Lauren was only a few minutes late, and was nice enough to help me get my luggage out to the car. For someone I had never met before, she certainly was easy to talk to. I told her about my trip, we pointed out each others accents, and made some occasionally awkward small talk for the ride.

I knew who she was friends with, so I wasn’t expecting traditional decor when I got to her house. After all, I met her through Gina, whose home is covered in tie-dye, owls, and 1950’s era kitchen utensils. So I guess it was lucky that I met someone whose home was designed to make you feel warm from the outside in.


Lauren’s house was small, two bedrooms, one bathroom, and wood. Everywhere was wood. The hardwood floors were covered with thick rugs, the air smelled like cinnamon and, of course, there was a fire in the wood stove. I figured this was at least partially done because I was considered “company” but the result was pretty impressive!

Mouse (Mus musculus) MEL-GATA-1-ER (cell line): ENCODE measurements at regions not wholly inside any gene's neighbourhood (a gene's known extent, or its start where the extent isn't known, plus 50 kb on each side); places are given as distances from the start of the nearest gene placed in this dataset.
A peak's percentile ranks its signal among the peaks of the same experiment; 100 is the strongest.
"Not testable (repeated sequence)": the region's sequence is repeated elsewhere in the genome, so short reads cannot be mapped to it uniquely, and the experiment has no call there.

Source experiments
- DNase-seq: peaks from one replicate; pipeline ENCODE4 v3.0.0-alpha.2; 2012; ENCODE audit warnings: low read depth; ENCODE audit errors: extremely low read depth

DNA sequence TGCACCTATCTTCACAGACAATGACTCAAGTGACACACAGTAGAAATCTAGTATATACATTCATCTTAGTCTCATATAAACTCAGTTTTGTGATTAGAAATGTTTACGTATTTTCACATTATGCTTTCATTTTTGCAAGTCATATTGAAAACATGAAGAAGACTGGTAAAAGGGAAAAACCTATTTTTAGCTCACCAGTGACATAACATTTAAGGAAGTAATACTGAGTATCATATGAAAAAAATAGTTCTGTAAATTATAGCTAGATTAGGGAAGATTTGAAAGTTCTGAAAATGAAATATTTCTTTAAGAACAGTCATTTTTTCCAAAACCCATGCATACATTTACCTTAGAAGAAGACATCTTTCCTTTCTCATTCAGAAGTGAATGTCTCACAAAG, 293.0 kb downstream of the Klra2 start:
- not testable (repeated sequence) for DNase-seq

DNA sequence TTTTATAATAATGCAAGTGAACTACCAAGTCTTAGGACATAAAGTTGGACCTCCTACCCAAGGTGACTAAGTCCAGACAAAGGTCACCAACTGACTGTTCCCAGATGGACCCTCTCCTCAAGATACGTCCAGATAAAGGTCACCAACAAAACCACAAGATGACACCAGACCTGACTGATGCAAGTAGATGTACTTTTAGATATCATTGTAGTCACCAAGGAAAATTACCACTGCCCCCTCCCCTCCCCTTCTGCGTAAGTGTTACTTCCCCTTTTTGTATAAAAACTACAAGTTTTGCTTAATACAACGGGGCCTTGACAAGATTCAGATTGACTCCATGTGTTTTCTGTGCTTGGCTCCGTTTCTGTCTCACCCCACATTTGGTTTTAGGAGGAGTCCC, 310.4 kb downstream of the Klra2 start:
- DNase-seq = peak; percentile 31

Lauren’s husband, Steve, came out and it was basically like meeting a Canadian stereotype. He had on full hockey gear, a stick, and about 18 inches of full beard.

“Hello!” he boomed. Apparently his voice was all set to match his frame. I never did get a chance to ask how tall he was, but he towered over my 5’1”. “Sorry to be off so fast, but I’ve got a group of buddies waiting on me. Help yourself to the house!” Then he was gone, opening the door and slipping out with a blast of cold air.

Lauren, in her quieter way, grabbed one of my bags and hauled it up to the bedroom. I followed with my other bag. I could tell the rest of the house was beautiful, but the bedroom still took me a bit by surprise.